What’s the Right Screen Size For a TV?

Like resolution, the correct screen size for a TV depends on the viewing distance or how far you plan on sitting from the TV. Smaller TVs are better for smaller rooms, while bigger TVs are better suited to large rooms where you can comfortably sit far away from the screen.

Televisions with higher resolution displays allow you to sit closer without experiencing a reduction in picture quality. Higher resolution displays have more individual pixels on the screen, so you can sit a lot closer without being able to make out the individual pixels. It’s the difference between the image on the TV looking like a solid picture versus being able to make out the series of dots of color that create the image.

To avoid seeing the individual pixels on the screen, you need to sit about twice as far away from a 1080p TV as from a 4K TV of the same size. 

The easiest way to figure out the right size TV for your space is to measure the distance between the seating area and where you want to put the TV. If you’re getting a 1080p TV, divide that distance in half. If you’re getting a 4K TV, use the distance measurement without additional calculations. In both cases, the number you end up with is the biggest TV you can comfortably use in that space.

An illustration of visible pixels from sitting too close to a low resolution TV screen.

Prasert Krainukul / Moment / Getty

For example, let’s say your couch is seven feet away from the wall, or 84 inches. You could use a 42-inch 1080p TV or an 84-inch 4K TV. If you use a bigger TV, you’ll be able to make out the individual pixels on the screen.

What Display Type Should a TV Have?

The type of display on your TV will depend mainly on your budget. OLED provides the best picture quality, unparalleled contrast, and incredibly deep blacks. QLED displays get close and don’t cost as much, but they’re only available in TVs that fall on the more expensive end of the spectrum.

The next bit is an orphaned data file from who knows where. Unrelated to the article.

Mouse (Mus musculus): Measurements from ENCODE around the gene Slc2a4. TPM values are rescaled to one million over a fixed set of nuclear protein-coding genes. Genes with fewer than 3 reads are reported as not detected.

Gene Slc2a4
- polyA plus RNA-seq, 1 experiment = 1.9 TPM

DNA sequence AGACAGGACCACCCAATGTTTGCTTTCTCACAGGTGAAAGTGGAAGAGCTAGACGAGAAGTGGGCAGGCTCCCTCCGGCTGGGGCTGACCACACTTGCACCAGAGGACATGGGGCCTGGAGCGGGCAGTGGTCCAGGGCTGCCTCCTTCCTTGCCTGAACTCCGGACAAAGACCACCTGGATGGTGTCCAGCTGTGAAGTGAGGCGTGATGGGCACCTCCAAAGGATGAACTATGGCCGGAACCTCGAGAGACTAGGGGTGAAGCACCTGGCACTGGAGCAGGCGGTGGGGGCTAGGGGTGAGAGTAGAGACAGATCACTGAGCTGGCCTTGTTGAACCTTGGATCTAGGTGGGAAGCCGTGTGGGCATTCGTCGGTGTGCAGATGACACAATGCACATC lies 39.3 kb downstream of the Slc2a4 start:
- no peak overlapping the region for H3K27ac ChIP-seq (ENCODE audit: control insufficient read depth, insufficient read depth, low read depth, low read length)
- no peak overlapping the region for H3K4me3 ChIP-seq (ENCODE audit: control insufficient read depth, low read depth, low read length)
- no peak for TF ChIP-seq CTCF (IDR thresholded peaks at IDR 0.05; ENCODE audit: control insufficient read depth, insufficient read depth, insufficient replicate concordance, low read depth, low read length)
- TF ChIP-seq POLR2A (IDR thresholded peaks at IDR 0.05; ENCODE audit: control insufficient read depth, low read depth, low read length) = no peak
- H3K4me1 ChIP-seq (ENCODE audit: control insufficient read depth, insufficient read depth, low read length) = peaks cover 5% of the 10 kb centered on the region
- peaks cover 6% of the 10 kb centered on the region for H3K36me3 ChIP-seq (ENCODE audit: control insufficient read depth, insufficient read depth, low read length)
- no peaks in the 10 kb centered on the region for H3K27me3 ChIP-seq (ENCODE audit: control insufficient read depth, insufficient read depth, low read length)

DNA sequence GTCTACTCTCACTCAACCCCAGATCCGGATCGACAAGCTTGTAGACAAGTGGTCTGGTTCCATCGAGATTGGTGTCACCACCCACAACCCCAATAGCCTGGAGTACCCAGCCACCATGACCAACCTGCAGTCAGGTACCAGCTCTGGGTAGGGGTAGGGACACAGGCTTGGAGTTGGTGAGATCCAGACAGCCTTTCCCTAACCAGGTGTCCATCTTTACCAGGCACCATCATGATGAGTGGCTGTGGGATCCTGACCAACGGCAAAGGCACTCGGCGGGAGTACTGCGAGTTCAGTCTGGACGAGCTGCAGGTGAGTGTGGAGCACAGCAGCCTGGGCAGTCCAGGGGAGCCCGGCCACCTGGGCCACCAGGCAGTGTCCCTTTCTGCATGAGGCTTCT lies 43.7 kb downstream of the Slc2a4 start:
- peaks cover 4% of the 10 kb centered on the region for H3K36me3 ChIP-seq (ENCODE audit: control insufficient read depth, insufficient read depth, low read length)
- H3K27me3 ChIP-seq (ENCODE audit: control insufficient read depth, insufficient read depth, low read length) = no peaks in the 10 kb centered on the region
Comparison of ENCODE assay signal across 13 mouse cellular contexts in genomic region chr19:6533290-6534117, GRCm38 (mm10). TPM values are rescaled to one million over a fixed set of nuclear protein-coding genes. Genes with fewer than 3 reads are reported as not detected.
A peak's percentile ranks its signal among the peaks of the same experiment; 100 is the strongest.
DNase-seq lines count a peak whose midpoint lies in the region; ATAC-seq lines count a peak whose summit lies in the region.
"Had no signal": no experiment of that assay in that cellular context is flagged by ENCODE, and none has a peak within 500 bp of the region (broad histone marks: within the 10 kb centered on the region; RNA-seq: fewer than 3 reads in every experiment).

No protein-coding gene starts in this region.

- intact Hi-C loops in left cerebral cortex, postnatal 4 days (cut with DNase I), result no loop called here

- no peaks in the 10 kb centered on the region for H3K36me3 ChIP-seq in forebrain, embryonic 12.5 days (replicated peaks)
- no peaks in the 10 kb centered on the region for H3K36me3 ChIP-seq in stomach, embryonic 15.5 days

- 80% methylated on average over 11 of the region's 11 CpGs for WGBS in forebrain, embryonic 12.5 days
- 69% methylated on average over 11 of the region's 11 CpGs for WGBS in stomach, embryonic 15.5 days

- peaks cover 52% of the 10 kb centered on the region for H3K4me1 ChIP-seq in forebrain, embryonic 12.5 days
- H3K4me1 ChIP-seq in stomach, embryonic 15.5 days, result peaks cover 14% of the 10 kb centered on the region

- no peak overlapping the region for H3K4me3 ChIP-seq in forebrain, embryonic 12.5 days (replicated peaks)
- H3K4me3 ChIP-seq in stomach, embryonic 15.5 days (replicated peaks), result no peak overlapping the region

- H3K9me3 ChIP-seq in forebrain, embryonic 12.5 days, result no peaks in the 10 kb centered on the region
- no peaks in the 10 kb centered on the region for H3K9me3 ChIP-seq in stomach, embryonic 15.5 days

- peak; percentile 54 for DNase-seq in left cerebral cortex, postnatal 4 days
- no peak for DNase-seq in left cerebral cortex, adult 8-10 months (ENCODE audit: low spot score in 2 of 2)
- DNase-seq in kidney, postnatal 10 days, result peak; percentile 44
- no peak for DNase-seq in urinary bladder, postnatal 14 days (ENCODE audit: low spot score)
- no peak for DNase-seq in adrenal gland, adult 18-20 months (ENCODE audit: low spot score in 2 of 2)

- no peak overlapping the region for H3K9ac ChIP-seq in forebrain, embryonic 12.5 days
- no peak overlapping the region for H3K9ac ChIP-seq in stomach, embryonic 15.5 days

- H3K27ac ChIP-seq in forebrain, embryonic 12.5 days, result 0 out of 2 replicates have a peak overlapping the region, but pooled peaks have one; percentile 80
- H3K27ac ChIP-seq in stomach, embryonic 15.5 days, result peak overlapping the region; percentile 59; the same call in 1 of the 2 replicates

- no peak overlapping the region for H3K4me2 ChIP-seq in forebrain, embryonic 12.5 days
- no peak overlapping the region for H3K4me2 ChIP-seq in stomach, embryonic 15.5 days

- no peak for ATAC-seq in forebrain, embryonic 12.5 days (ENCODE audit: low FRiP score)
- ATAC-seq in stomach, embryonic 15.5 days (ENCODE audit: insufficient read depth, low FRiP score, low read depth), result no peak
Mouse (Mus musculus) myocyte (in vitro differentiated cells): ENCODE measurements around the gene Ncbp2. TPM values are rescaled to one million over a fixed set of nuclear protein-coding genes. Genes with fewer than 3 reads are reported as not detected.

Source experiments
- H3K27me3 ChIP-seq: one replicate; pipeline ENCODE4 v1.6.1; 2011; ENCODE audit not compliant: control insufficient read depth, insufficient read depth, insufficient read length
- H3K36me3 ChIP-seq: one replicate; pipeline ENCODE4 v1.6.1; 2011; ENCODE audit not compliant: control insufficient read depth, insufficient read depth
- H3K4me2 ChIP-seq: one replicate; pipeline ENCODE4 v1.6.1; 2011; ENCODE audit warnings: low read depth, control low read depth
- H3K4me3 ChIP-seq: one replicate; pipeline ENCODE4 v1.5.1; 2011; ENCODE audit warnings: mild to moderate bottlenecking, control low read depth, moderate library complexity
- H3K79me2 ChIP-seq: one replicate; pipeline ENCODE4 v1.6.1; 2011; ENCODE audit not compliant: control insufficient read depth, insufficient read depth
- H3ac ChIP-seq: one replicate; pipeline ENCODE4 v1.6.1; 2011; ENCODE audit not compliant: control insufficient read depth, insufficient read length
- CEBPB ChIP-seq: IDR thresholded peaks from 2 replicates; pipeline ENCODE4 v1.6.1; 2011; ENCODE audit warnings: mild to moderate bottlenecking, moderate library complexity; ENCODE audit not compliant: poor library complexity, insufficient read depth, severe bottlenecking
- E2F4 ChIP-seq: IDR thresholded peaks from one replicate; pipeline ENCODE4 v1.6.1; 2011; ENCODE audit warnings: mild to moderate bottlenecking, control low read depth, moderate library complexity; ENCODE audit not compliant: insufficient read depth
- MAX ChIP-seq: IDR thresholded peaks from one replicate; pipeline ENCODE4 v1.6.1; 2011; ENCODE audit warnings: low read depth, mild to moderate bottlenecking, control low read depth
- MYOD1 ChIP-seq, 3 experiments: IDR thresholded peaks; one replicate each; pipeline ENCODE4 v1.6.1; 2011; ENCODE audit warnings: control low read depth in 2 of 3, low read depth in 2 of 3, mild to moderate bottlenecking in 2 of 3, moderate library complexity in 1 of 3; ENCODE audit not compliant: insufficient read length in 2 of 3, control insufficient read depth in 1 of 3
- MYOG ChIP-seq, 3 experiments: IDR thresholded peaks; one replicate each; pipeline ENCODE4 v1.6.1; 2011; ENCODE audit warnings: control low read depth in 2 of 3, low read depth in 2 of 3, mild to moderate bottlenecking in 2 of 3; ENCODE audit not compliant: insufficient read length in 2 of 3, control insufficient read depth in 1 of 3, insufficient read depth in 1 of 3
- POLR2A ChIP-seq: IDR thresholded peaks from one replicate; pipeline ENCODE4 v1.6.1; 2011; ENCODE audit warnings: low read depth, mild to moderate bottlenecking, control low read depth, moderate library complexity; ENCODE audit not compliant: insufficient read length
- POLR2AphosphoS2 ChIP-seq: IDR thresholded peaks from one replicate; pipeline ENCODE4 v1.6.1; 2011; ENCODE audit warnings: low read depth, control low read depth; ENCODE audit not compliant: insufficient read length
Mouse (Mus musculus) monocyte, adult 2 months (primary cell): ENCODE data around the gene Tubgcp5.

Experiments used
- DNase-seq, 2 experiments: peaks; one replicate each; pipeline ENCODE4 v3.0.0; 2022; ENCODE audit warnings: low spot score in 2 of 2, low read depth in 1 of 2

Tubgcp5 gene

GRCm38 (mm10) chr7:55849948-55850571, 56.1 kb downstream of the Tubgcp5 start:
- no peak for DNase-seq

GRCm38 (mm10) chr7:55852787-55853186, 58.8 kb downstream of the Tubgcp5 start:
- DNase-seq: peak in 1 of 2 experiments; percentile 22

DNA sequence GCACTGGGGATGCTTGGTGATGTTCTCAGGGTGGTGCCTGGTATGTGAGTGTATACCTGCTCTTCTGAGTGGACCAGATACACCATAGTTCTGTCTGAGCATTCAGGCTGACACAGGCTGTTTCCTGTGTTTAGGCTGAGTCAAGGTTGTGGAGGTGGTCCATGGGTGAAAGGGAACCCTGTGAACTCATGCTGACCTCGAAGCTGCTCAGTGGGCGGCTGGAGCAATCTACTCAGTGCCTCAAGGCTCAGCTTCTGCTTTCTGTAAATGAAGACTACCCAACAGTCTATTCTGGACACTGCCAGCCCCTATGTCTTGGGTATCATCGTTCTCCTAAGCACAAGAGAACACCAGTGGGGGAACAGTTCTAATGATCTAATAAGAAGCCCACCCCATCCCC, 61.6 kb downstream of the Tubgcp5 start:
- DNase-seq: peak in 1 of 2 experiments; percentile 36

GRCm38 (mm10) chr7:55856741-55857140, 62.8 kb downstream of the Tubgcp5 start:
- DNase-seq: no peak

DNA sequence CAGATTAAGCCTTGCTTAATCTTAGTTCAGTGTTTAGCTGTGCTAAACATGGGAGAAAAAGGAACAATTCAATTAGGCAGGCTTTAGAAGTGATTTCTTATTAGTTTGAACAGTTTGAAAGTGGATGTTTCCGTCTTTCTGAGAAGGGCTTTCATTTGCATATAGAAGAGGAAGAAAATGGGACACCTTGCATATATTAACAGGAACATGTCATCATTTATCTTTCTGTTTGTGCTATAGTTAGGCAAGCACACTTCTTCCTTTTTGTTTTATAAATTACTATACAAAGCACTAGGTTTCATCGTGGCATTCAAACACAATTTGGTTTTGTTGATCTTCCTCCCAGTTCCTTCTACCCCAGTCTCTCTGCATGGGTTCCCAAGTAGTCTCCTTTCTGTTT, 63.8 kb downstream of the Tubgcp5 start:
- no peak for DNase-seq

A television mounted on a wall.

Wa Nity Canthra / EyeEm / Getty Images

Most TVs have LED LCDs, where the picture is displayed by an LCD screen and lit by LEDs. This setup can provide a high-quality picture, but lower-end displays often have hot spots where the lighting is brighter and can struggle to display dark blacks.

Features like active and local dimming help LED LCD TVs to look better, with higher contrast ratios, and mini-LED backlighting and quantum dot QLED displays also help with those issues.

OLED television displays use organic LEDs that are controlled pixel-by-pixel. That means that each pixel can be shut off independently of the others. This results in extremely high contrast ratios, as one part of the screen can display perfect black while another part displays a bright, colorful image.

OLED displays are the best, and they’re also the most expensive. Though LCD TVs can get brighter, high-end QLED TVs offer a good balance between price and picture quality. 

Should a TV Be Smart or Non-Smart?

For better or worse, most TVs are smart TVs at this point. Every year, finding a “dumb” TV gets more challenging, and even budget models come with built-in streaming platforms. If you set your sights on a non-smart TV, your options will be minimal.

Instead of deciding between a smart or non-smart TV, it’s more helpful to focus on which smart TV platform you want.

If you already use Fire TV sticks or a Roku household, look for a TV with the platform you already use. That will make it a lot easier to transition from your old TV to your new one, and you won’t need to plug in any additional hardware.

Some manufacturers have their own in-house smart TV platforms, but you always have the option to plug in your streaming device. Check how well the TV you’re interested in integrates external streaming devices, as some do better than others.